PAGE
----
A-League needs Channel 10, but does 10 need A-League?
148 Have your say
Glory beckons as Perth make A-League Grand Final AAP Image/Paul Miller
There is no question that the future of the A-League is highly dependent on free-to-air television.
Free-to-air television is the staple of organic growth of a sporting organisation. Its ability to reach the wider population is essential in the promotion of our game.
While we NSL and old football diehards are eternally grateful that Fox Sports resurrected our game from its death bed in the early years of the A-League, we need to move away from this highly restricted marketplace.
Effectively, we are now too big for pay TV.
The last reported figure on the total number of Foxtel subscribers, including wholesale subscribers and customers in the installation queue, was at 1.66 million.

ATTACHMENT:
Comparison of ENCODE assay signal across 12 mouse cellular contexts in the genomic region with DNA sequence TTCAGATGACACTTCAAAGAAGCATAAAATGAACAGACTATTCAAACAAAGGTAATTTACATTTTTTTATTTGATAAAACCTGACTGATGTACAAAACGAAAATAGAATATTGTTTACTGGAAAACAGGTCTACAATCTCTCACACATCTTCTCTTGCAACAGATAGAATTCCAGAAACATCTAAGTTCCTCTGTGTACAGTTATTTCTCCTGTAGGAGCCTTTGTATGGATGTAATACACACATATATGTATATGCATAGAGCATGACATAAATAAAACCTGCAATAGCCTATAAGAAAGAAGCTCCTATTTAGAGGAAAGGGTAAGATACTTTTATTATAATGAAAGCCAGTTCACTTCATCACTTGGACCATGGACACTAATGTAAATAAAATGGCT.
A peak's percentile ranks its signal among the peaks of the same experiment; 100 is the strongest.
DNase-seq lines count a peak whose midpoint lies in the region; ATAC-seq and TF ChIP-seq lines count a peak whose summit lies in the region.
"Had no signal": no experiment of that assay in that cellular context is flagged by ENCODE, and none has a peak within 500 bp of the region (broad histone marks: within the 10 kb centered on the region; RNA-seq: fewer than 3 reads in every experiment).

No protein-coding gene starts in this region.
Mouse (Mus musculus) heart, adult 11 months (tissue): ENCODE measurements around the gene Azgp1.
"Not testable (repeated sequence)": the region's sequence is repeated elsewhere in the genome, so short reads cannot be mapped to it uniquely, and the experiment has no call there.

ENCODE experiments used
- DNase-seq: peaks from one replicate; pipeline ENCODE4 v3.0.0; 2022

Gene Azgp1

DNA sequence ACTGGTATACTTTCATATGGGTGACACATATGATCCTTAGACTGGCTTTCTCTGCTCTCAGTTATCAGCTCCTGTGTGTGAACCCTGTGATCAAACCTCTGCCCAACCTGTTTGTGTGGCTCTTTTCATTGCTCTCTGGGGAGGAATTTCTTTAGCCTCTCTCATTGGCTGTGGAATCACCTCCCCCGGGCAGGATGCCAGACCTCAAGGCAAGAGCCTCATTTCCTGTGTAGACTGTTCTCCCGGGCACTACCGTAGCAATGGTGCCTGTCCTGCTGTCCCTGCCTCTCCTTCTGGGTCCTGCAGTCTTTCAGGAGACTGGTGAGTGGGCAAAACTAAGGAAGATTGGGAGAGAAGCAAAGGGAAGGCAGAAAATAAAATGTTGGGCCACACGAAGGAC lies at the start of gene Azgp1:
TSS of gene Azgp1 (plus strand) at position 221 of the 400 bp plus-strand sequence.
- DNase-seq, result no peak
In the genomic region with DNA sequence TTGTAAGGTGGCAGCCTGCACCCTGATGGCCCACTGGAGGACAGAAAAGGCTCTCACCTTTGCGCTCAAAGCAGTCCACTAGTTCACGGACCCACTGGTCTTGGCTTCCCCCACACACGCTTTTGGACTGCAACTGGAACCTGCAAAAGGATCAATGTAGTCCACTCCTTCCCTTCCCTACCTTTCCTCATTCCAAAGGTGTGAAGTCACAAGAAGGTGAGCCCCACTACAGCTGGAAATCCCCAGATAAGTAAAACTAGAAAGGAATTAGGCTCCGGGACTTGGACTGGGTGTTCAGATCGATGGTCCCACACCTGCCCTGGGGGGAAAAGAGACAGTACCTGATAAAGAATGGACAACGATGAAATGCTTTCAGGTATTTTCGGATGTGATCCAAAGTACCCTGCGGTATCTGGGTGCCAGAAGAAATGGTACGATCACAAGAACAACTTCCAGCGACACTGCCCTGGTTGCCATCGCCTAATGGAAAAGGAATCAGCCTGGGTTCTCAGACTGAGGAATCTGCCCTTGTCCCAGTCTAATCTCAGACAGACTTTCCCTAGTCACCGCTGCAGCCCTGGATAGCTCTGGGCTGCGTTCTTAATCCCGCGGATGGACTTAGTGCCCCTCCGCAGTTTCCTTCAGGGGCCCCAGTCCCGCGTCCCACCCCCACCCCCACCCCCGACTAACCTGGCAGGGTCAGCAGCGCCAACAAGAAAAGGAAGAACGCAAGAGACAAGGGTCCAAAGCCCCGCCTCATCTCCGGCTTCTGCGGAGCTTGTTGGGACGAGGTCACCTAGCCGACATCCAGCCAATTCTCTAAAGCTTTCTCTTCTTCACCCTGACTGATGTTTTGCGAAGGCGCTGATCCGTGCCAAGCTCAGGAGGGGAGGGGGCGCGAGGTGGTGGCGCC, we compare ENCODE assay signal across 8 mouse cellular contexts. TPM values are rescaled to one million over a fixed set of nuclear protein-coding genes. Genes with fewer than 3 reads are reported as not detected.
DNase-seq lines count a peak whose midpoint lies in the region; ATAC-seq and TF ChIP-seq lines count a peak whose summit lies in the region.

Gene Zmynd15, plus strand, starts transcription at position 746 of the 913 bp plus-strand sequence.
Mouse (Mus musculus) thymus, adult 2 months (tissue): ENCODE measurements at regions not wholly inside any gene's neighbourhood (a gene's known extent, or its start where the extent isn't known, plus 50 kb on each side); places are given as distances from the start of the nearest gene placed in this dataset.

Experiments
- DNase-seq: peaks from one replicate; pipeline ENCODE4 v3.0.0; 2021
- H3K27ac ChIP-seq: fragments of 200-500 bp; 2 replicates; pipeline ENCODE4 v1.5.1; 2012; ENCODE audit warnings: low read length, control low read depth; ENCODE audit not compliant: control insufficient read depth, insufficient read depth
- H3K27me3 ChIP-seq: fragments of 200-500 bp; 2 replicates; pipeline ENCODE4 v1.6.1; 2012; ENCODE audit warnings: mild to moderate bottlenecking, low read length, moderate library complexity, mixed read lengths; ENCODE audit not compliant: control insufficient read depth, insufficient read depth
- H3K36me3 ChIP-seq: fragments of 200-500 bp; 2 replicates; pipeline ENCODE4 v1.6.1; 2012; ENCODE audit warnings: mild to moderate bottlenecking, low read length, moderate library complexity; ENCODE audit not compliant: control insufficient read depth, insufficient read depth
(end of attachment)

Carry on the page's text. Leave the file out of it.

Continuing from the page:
This is simply not a large enough supporter base to develop any significant growth in our marketplace. We have moved on from a novelty product to a legitimate premium sport package.
The recruitments of Harry Kewell and Brett Emerton last season and the rise of crowd numbers and social media interaction has proved that the A-League is no longer an ugly duckling in the Australian sporting market.
It is now recognised and even followed by the majority of Australian sporting fanatics. The A-League is here to stay, so we need to embrace this.
The 2011/12 season was not only a success from the rise in crowd numbers, media coverage and profile, but it was a monolithic success in TV ratings. The highly publicised debut of Harry Kewell and subsequent match against Sydney F.C drew the title of the highest pay TV rating A-League match of all time.
That’s right, the highest pay TV rating A-League match of all time, with an audience of 162,417 on Fox Sports.
Also, TV ratings for the 2011/12 season were reported to be up around the 40 percent mark. Now while Harry Kewell has left us for personal reasons, Brett Emerton and other genuine big name players still remain in ever present in our league, proving that the A-League is far from just a one trick pony.